The U.S. Supreme Court on Monday issued two decisions on First Amendment free speech principles in contexts with potential significance for education.
In one, the court held that a North Carolina statute violated the U.S. Constitution in the way it barred convicted sex offenders from accessing social networking sites that allow minors to create accounts. In the other, the court held that a provision of a federal trademark statute that bars disparagement of persons runs afoul of the free speech clause.
In the internet case, Packingham v. North Carolina (No. 15-1194), the opinion for the court by Justice Anthony M. Kennedy said social media sites such as Facebook, Twitter, and LinkedIn were deserving of First Amendment protection.
“By prohibiting sex offenders from using those websites, North Carolina with one broad stroke bars access to what for many are the principal sources for knowing current events, checking ads for employment, speaking and listening in the modern public square, and otherwise exploring the vast realms of human thought and knowledge,” Kennedy wrote for himself and four others.
He was quick to add that states could enact a more narrowly tailored laws “that prohibit a sex offender from engaging in conduct that often presages a sexual crime, like contacting a minor or using a website to gather information about a minor.”
Kennedy was at times metaphysical about the rise of the internet as a medium of communication.
“While we now may be coming to the realization that the Cyber Age is a revolution of historic proportions, we cannot appreciate yet its full dimensions and vast potential to alter how we think, express ourselves, and define who we want to be,” he wrote. “The forces and directions of the Internet are so new, so protean, and so far reaching that courts must be conscious that what they say today might be obsolete tomorrow.”
His opinion was joined by Justices Ruth Bader Ginsburg, Stephen G. Breyer, Sonia Sotomayor, and Elena Kagan.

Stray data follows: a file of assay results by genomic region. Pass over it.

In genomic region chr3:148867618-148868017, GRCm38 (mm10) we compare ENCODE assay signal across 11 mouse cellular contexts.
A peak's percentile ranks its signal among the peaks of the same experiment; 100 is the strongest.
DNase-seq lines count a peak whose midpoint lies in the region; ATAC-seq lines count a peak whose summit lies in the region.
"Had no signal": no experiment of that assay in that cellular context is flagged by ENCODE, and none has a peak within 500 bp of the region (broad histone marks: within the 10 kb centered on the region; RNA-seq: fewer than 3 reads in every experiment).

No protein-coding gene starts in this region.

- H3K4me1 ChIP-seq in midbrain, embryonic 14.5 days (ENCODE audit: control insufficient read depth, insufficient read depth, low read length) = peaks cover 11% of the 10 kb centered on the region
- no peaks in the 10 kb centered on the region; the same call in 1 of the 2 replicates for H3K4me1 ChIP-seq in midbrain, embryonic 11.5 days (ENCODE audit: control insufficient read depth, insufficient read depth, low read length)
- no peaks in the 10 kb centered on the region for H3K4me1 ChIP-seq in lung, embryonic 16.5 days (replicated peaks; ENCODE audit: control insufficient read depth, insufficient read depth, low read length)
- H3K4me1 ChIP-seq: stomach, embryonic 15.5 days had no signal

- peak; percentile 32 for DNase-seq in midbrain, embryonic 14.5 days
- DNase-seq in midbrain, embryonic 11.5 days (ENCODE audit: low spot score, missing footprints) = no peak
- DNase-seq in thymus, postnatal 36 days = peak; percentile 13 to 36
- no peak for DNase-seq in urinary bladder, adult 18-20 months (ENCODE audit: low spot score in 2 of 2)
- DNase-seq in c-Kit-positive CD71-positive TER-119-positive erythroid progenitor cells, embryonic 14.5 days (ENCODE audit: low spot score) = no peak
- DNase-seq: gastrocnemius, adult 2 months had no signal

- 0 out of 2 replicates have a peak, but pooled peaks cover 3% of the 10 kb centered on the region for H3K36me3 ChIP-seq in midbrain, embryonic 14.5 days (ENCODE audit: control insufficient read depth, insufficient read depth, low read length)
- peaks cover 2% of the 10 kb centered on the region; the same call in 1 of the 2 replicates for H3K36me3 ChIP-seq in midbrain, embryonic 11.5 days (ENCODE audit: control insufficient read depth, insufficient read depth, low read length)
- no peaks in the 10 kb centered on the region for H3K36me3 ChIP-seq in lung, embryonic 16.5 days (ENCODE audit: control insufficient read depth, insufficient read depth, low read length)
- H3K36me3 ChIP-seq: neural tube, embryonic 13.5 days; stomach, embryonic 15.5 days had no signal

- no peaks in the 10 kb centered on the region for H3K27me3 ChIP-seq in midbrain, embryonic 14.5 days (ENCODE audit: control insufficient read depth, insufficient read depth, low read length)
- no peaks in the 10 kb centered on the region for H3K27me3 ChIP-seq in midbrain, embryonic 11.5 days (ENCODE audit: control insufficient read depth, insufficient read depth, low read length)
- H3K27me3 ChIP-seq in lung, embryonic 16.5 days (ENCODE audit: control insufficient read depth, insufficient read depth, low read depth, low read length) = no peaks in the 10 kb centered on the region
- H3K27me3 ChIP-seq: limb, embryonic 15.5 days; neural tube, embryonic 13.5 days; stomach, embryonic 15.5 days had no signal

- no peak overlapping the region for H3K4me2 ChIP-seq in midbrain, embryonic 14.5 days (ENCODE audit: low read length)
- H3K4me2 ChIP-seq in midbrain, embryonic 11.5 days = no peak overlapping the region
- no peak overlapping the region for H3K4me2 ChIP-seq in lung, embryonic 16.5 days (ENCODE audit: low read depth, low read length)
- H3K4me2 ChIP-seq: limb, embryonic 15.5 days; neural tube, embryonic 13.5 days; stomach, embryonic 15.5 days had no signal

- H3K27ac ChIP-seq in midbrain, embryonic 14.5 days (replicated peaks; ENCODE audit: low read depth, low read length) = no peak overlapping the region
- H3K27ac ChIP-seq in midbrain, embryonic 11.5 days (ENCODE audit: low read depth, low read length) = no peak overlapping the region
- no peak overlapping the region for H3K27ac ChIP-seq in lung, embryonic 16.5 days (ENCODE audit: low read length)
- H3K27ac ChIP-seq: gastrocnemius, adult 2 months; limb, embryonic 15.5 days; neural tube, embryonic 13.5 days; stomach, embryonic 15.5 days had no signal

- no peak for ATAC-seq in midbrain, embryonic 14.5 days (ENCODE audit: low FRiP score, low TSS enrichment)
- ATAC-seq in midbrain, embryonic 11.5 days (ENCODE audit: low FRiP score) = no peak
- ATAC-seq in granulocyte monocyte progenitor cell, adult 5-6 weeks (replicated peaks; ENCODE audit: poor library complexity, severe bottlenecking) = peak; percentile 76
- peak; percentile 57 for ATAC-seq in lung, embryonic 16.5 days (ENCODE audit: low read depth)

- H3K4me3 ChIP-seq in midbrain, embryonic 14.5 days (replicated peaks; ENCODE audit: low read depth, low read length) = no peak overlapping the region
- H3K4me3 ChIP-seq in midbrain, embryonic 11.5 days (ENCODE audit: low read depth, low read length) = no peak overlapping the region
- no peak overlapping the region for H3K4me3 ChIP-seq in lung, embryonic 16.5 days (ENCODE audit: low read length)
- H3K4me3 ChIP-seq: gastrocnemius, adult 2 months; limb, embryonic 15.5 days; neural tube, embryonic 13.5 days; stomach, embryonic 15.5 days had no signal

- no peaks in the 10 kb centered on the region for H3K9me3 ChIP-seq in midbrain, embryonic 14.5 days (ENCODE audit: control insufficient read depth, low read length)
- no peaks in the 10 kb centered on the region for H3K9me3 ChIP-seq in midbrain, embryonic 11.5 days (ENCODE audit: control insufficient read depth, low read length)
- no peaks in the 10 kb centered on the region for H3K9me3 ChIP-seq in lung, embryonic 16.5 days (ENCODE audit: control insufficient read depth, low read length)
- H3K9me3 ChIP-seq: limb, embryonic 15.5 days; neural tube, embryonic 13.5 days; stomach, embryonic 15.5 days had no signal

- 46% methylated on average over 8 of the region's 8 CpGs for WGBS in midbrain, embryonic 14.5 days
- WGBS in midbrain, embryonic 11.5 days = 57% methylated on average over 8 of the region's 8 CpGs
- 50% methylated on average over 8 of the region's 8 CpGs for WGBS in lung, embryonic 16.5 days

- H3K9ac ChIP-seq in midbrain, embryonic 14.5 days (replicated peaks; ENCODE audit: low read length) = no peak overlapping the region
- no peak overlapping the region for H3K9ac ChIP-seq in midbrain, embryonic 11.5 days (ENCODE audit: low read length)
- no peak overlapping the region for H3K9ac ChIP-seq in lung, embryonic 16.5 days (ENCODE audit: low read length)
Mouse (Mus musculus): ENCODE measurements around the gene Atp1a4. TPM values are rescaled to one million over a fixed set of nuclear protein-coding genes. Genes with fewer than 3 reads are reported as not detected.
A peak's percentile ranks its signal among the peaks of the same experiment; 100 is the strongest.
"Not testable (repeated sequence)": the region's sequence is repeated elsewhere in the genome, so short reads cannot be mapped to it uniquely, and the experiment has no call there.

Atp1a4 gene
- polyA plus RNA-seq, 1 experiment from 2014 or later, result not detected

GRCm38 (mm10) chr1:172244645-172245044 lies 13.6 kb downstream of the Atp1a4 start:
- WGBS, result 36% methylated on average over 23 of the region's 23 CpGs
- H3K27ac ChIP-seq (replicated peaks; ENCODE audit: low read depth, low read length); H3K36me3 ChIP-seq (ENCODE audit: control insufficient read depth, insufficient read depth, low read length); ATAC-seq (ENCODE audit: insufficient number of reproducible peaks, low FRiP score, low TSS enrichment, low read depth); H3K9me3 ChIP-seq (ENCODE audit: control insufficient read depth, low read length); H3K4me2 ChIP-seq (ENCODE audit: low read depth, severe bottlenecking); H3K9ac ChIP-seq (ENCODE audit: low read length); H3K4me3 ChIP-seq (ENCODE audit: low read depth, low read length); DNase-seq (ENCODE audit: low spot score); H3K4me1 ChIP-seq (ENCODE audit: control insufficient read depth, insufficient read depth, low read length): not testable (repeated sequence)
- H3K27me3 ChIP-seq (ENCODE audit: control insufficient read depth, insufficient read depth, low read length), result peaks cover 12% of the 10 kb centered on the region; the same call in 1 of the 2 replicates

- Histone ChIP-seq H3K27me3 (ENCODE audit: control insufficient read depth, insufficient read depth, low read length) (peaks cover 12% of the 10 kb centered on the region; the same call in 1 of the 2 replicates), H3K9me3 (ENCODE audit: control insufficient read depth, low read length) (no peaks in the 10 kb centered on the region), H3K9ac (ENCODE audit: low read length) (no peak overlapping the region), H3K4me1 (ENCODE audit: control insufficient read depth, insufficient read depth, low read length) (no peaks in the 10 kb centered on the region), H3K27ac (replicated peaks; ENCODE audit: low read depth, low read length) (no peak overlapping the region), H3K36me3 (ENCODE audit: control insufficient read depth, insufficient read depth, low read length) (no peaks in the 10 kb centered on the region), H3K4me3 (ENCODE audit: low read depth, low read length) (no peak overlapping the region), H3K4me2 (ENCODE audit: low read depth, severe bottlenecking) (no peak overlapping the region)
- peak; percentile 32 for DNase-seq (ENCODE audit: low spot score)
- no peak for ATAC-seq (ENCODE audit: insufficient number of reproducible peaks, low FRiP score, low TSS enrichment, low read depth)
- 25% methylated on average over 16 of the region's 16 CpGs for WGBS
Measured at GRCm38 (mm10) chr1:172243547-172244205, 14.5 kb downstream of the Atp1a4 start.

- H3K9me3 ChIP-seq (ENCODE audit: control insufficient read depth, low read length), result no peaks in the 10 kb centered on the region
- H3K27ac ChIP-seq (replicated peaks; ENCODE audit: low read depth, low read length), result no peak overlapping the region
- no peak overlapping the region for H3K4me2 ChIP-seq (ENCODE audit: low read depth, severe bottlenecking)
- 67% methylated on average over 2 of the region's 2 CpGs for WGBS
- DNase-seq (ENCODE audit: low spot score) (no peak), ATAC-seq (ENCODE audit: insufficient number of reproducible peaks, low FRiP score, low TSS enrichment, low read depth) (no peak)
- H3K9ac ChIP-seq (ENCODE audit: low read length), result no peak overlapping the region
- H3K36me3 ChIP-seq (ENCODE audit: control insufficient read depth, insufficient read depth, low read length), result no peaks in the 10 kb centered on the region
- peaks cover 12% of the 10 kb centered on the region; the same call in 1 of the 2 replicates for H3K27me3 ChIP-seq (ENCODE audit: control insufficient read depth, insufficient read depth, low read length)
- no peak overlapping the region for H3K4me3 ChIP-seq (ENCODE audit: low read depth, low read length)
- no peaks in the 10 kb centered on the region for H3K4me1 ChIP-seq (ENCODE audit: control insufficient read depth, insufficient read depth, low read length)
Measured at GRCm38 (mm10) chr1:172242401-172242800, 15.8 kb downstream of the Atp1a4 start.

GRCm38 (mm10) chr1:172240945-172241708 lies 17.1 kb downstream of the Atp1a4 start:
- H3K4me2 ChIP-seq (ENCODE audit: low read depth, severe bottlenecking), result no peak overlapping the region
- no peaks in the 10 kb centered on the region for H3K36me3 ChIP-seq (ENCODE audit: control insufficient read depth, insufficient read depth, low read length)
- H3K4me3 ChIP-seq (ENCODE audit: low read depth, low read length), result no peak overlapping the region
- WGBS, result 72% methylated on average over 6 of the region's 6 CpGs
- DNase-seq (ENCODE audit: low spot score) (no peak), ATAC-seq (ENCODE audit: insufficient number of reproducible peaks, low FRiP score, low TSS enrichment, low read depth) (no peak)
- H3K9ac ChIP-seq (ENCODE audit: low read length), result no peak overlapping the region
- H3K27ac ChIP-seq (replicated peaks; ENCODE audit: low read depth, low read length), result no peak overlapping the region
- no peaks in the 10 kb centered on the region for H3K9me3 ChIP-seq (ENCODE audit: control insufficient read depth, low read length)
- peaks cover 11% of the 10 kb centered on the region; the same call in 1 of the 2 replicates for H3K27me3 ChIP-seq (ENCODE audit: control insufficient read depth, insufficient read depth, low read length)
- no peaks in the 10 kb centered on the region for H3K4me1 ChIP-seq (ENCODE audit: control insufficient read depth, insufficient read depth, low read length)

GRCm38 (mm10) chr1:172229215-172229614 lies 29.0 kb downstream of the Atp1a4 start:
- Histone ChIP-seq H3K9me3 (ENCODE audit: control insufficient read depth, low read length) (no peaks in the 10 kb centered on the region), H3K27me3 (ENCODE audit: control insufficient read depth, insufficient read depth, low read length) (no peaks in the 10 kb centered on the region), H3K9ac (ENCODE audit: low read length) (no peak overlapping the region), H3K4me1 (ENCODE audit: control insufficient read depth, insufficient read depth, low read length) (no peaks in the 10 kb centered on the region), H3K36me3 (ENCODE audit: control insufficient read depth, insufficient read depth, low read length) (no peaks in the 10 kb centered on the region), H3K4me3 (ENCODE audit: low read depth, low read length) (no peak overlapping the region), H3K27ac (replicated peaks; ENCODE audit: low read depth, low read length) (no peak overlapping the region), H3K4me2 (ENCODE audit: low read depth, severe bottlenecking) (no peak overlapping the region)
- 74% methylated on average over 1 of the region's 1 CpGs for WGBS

Justice Samuel A. Alito Jr., in an opinion concurring in the outcome that was joined by Chief Justice John G. Roberts Jr. and Clarence Thomas, said the North Carolina law was of “staggering reach,” but he was worried that Kennedy was “unable to resist musings that seem to equate the entirety of the internet with public streets and parks.”
“If the entirety of the internet or even just ‘social media’ sites are the 21st century equivalent of public streets and parks, then states may have little ability to restrict the sites that may be visited by even the most dangerous sex offenders,” Alito said. “May a state preclude an adult previously convicted of molesting children from visiting a dating site for teenagers? Or a site where minors communicate with each other about personal problems?”
He urged the court to proceed with caution in this area.
While “parents, teachers, or others” are able to observe when sex offenders approach children or loiter in physical places where children gather, Alito said, “the internet offers an unprecedented degree of anonymity and easily permits a would-be molester to assume a false identity.”
Justice Neil M. Gorsuch took no part in the case.
The case involved Lester Gerard Packingham, who was on North Carolina’s sex offender registry for a crime of taking liberties with a 13-year-old when in 2010 he ran afoul of the state’s law that prohibits those on the registry from accessing “commercial social networking Web sites.”